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FIRST DIVISION

[G.R. No. 164156. September 26, 2006.]

ABS-CBN BROADCASTING CORPORATION, petitioner, vs. MARLYN NAZARENO,


MERLOU GERZON, JENNIFER DEIPARINE, and JOSEPHINE LERASAN, respondents.

DECISION

CALLEJO, SR., J p:

Before us is a petition for review on certiorari of the Decision 1 of the Court of


Appeals (CA) in CA-G.R. SP No. 76582 and the Resolution denying the motion for
reconsideration thereof. The CA affirmed the Decision 2 and Resolution 3 of the
National Labor Relations Commission (NLRC) in NLRC Case No. V-000762-2001 (RAB
Case No. VII-10-1661-2001) which likewise affirmed, with modification, the decision
of the Labor Arbiter declaring the respondents Marlyn Nazareno, Merlou Gerzon,
Jennifer Deiparine and Josephine Lerasan as regular employees. DAEcIS

The Antecedents

Petitioner ABS-CBN Broadcasting Corporation (ABS-CBN) is engaged in the


broadcasting business and owns a network of television and radio stations, whose
operations revolve around the broadcast, transmission, and relay of
telecommunication signals. It sells and deals in or otherwise utilizes the airtime it
generates from its radio and television operations. It has a franchise as a
broadcasting company, and was likewise issued a license and authority to operate
by the National Telecommunications Commission.

Petitioner employed respondents Nazareno, Gerzon, Deiparine, and Lerasan as


production assistants (PAs) on different dates. They were assigned at the news and
public affairs, for various radio programs in the Cebu Broadcasting Station, with a
monthly compensation of P4,000. They were issued ABS-CBN employees'
identification cards and were required to work for a minimum of eight hours a day,
including Sundays and holidays. They were made to perform the following tasks and
duties:

a) Prepare, arrange airing of commercial broadcasting based on the daily


operations log and digicart of respondent ABS-CBN;

b) Coordinate, arrange personalities for air interviews;

c) Coordinate, prepare schedule of reporters for scheduled news reporting and


lead-in or incoming reports;

d) Facilitate, prepare and arrange airtime schedule for public service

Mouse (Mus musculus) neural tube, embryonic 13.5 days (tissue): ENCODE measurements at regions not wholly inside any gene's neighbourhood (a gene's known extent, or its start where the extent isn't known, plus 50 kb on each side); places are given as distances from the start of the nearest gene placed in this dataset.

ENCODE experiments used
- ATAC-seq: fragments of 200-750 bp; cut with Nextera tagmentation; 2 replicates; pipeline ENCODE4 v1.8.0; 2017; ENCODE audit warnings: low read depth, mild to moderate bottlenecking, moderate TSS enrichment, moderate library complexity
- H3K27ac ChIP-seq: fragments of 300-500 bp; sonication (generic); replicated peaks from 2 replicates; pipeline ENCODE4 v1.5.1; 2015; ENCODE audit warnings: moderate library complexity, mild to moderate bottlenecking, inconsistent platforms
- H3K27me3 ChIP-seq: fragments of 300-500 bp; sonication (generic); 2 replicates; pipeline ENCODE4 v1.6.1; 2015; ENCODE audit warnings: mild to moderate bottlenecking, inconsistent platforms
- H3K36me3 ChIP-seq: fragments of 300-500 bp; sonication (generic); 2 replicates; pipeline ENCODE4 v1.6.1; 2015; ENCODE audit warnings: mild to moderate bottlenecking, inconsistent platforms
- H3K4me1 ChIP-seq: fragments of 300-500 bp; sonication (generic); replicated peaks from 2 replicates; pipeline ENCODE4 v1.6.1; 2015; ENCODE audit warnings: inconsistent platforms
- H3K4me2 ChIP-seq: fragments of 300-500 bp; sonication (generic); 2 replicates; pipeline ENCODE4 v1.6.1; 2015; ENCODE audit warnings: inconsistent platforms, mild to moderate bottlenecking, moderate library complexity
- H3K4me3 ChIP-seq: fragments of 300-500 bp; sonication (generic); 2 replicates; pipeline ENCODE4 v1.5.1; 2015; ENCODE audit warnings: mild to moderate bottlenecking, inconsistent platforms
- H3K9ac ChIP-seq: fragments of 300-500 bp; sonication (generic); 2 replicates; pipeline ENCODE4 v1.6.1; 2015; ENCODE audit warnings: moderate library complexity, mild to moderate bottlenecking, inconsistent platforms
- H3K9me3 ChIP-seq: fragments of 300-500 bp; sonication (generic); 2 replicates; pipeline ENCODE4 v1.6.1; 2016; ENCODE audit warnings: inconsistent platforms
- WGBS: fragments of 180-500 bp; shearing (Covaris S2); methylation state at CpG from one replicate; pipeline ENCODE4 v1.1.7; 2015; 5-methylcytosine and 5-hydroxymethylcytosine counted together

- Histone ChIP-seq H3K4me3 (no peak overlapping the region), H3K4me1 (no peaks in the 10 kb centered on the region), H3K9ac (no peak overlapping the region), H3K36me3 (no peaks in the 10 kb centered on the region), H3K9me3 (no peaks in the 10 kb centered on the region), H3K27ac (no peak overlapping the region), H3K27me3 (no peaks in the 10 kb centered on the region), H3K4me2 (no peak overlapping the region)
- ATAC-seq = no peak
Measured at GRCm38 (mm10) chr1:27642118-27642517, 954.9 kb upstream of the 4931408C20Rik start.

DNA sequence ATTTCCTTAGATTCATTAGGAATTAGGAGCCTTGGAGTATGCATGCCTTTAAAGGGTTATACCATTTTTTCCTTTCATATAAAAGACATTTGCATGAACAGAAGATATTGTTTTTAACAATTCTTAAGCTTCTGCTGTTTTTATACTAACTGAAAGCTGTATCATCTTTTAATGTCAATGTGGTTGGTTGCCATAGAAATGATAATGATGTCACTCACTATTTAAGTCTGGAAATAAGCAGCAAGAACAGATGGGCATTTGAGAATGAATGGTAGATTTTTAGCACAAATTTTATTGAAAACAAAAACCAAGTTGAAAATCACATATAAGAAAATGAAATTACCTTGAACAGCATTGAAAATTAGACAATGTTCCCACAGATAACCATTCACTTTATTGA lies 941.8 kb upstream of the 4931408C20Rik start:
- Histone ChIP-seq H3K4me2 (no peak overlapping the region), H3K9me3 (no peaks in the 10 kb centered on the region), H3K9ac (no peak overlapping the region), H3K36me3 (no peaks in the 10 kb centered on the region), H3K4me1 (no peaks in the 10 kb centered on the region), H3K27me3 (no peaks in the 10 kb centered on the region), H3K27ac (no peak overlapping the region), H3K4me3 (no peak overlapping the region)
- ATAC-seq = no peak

announcement and complaints;

e) Assist, anchor program interview, etc; and

f) Record, log clerical reports, man based control radio. 4

Their respective working hours were as follows:


Name Time No. of Hours

1. Marlene Nazareno 4:30 A.M.-8:00 A.M. 7 1/2

8:00 A.M.-12:00 noon

2. Jennifer Deiparine 4:30 A.M.-12:00M.N. (sic) 7 1/2

3. Joy Sanchez 1:00 P.M.-10:00 P.M.(Sunday) 9 hrs.

9:00 A.M.-6:00 P.M. (WF) 9 hrs.

4. Merlou Gerzon 9:00 A.M.-6:00 P.M.9 hrs. 5

The PAs were under the control and supervision of Assistant Station Manager Dante
J. Luzon, and News Manager Leo Lastimosa.

On December 19, 1996, petitioner and the ABS-CBN Rank-and-File Employees


executed a Collective Bargaining Agreement (CBA) to be effective during the period
from December 11, 1996 to December 11, 1999. However, since petitioner refused
to recognize PAs as part of the bargaining unit, respondents were not included to
the CBA. 6

On July 20, 2000, petitioner, through Dante Luzon, issued a Memorandum informing
the PAs that effective August 1, 2000, they would be assigned to non-drama
programs, and that the DYAB studio operations would be handled by the studio
technician. Thus, their revised schedule and other assignments would be as follows:

Monday-Saturday

4:30 A.M.-8:00 A.M.-Marlene Nazareno.

Miss Nazareno will then be assigned at the Research Dept.

From 8:00 A.M. to 12:00

4:30 P.M.-12:00 MN-Jennifer Deiparine

Sunday

5:00 A.M.-1:00 P.M.-Jennifer Deiparine

1:00 P.M.-10:00 P.M.-Joy Sanchez

Respondent Gerzon was assigned as the full-time PA of the TV News Department


reporting directly to Leo Lastimosa.

On October 12, 2000, respondents filed a Complaint for Recognition of Regular


Employment Status, Underpayment of Overtime Pay, Holiday Pay, Premium Pay,
Service Incentive Pay, Sick Leave Pay, and 13th Month Pay with Damages against
the petitioner before the NLRC. The Labor Arbiter directed the parties to submit
their respective position papers. Upon respondents' failure to file their position
papers within the reglementary period, Labor Arbiter Jose G. Gutierrez issued an
Order dated April 30, 2001, dismissing the complaint without prejudice for lack of
interest to pursue the case. Respondents received a copy of the Order on May 16,
2001. 7 Instead of re-filing their complaint with the NLRC within 10 days from May
16, 2001, they filed, on June 11, 2001, an Earnest Motion to Refile Complaint with
Motion to Admit Position Paper and Motion to Submit Case For Resolution. 8 The
Labor Arbiter granted this motion in an Order dated June 18, 2001, and forthwith
admitted the position paper of the complainants. Respondents made the following
allegations: